Palmer prison hearing outlines ankle monitoring plan

A state Department of Corrections plan to release non-violent prisoners and put them on electronic monitoring has raised alarm in Palmer. The community is home to the Palmer Correctional Center, and some residents fear there is not enough supervision available to support the move.  A state legislator held a field hearing on Tuesday to gauge public reaction to the plan.

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The state Department of Corrections wants to release 176 inmates to an ankle monitoring plan.  Corrections department commissioner Ron Taylor says the plan is driven by both state budget cuts, and by a move toward prison reform.

Vicki Waller who maintains the anti crime website stop valley thieves. Testifies at a Palmer hearing Tuesday, Oct. 20. Photo: Ellen Lockyer, KSKA.
Vicki Waller who maintains the anti crime website stop valley thieves. Testifies at a Palmer hearing Tuesday, Oct. 20. Photo: Ellen Lockyer, KSKA.

“The department has been focused on successful prisoner re-entry. And so what we are trying to do is look for ways that we can assist people to be more successful so that they are not a public safety risk, or we lessen the public safety risk when they return to the community. ”

Taylor told the panel that it is not correct to term the plan “early release”, nor will it empty out the Palmer facility.

“The Palmer Ramp Down, as it is being referred to, is not necessarily the ramp down of Palmer minimum, or the closure of Palmer medium. It’s actually looking at all our minimums across the state to determine who can we allow to serve their sentence on electronic monitoring or halfway house, or some other fashion.”

Taylor says legislative leadership has contacted his department to find ways to reduce inmate populations by  15 percent, then up to 25 percent to save costs. Taylor says corrections is already working toward that goal, with more than one thousand prisoners now on electronic monitoring or in halfway houses in eight communities in the state He told the panel that a prisoner in a “hard bed” or one housed in a state facility, costs 142 dollars a day.  That pencils out to about 50 thousand dollars a year for each prisoner.  Taylor said ankle monitoring costs a little over $22 a day for each prisoner.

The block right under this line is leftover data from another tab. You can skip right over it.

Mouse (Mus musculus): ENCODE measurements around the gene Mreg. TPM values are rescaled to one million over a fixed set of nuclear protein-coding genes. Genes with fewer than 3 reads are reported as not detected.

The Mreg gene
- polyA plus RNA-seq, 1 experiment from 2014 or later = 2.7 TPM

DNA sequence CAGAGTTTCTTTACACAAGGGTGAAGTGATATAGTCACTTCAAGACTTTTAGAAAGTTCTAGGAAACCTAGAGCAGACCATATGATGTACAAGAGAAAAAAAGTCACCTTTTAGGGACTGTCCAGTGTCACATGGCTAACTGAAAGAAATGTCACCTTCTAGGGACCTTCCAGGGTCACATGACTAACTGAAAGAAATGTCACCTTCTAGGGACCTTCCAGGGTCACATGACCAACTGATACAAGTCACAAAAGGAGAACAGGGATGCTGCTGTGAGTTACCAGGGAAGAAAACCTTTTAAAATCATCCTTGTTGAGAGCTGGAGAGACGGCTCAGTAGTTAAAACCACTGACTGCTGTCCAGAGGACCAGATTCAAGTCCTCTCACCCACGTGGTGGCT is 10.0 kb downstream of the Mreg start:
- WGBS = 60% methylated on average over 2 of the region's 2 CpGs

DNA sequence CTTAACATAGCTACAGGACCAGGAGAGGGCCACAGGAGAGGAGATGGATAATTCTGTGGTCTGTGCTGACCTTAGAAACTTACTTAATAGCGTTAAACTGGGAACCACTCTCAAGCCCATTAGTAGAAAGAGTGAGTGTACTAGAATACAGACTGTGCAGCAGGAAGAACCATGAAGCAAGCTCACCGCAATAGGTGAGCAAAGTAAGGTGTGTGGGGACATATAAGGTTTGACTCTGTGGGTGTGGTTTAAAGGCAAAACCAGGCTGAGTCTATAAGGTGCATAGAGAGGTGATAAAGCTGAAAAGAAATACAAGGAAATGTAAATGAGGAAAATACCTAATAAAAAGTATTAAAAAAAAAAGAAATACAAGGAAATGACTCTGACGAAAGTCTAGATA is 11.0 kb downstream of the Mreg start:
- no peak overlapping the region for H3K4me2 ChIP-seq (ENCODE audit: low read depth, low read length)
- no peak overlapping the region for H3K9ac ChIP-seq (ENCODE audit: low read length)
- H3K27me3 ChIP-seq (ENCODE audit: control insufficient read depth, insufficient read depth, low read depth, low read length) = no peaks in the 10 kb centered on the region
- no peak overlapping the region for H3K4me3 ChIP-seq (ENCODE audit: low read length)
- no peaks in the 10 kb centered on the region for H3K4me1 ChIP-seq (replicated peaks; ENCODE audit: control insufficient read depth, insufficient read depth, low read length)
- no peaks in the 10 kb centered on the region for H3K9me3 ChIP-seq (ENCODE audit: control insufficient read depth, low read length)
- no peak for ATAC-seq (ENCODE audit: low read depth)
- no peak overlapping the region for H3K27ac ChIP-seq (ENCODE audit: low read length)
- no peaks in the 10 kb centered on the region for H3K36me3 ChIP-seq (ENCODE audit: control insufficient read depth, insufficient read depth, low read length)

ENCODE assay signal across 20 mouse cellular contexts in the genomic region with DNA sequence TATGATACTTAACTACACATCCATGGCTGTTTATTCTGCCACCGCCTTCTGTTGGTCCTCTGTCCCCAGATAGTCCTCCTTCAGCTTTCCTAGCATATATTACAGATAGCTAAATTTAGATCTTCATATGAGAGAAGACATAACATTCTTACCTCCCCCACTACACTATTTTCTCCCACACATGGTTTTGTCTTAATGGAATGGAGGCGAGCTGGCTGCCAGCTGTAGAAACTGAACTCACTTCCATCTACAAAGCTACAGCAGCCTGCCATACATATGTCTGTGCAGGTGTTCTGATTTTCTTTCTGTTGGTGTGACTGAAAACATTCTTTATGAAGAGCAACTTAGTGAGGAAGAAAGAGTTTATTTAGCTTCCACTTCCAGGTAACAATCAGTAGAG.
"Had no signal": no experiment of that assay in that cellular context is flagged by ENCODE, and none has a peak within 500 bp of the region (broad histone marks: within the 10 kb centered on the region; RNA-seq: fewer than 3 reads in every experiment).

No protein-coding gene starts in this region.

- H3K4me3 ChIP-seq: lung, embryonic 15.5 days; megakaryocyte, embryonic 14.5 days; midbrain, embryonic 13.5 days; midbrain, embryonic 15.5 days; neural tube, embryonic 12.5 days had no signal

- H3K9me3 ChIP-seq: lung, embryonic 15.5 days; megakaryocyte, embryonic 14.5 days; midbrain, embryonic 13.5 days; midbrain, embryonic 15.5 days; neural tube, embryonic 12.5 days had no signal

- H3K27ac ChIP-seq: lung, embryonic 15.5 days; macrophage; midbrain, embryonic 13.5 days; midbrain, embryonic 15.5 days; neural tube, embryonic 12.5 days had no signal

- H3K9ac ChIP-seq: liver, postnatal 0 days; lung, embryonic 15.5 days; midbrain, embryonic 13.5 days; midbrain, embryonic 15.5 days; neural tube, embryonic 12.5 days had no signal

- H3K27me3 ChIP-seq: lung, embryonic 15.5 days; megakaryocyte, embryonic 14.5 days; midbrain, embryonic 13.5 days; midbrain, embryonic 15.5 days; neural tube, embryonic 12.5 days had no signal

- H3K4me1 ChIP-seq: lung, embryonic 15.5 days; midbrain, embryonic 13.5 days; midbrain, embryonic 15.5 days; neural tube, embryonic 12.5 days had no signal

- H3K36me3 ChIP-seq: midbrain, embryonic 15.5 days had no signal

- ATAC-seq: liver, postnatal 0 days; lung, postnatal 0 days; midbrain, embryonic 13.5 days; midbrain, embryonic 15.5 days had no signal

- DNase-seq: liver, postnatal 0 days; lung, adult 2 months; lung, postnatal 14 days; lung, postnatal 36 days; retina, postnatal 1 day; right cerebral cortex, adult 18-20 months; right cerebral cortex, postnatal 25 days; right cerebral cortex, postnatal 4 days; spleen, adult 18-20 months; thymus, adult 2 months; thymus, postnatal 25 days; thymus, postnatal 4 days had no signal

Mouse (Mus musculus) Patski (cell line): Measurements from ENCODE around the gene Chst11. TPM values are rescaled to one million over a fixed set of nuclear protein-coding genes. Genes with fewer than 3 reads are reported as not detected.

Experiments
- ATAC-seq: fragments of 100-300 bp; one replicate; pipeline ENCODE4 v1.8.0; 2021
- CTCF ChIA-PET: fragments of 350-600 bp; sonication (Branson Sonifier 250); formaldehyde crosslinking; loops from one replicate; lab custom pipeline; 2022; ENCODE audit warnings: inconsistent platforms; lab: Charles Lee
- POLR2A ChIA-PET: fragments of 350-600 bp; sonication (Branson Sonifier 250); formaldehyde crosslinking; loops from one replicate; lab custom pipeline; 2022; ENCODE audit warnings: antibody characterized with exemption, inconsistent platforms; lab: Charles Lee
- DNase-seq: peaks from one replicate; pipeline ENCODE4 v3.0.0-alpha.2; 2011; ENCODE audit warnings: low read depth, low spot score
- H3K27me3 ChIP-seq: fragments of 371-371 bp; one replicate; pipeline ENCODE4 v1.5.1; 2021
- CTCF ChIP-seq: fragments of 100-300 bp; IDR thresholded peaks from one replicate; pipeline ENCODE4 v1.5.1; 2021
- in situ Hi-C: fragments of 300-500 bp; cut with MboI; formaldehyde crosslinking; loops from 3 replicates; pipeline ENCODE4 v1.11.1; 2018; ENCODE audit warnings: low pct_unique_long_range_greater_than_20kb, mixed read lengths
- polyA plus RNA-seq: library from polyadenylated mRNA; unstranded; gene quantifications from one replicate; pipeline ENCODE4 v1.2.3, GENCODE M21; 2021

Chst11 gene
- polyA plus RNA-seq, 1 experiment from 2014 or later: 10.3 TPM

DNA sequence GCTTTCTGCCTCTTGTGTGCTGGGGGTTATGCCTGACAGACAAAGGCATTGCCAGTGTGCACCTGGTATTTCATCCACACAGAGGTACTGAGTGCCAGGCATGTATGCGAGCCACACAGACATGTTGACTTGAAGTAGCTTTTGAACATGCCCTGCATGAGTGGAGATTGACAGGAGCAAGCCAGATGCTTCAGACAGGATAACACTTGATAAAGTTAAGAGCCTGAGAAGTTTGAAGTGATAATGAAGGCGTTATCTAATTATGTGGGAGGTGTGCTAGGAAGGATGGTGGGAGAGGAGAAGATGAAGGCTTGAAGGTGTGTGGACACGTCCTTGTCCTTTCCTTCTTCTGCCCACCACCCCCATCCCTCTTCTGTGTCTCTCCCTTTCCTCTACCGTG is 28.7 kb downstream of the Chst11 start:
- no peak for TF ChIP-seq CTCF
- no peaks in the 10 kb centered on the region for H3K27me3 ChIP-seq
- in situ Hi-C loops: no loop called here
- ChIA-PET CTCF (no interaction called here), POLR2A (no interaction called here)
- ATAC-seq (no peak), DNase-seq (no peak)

But Representative Jim Colver, who called for and chaired the field hearing, had concerns about the criteria used to determine inmate eligibility for the monitoring plan, and about it’s effectiveness

“A lot of other states have budget reductions and have gone through these kinds of things. From some of the information that I’ve gathered an inmate put the monitor on his dog and then went out and offended. The corrections department [in Colorado] went through a third party vendor and they thought the inmate was still in the house where he was detained, but he was out committing crimes.”

Taylor told him that corrections does not use third party vendors, and currently has 446 inmates on electronic monitoring supervised by DOC.

Public Safety commissioner Gary Folger also cited other state’s problems with ankle monitoring. He said a Los Angeles county program failed to provide enough probation officers, while homelessness there  shot up.

“The liason told me the population of skid row had tripled. What I am saying here is that it [affects] more than just one department. ”

Others at the hearing voiced community concerns. Vicki Wallner, who maintains the anti -crime website Stop Valley Thieves, says if offenders don’t do actual prison time, they will re-offend

“And this is why people are so angry. We’re seeing people that are convicted of vehicle thefts, of burglary, and these people are walking back on the street within a year.”

But Taria Walters,  a former inmate at Hiland Mountain, supports the monitoring plan.

“And the reason why I say that is because I have lived within the system and see many individuals that could benefit from getting on the ankle monitor. They could get a job and pay their own rent, pay for the ankle monitor and start paying back the restitution and their fines. ”

Walters also told the panel about the extreme difficulty of finding housing after her release from prison.  She has an drug felony on her record, and she said she spent two years in rented rooms or transitional housing before she could find a place of her own to rent.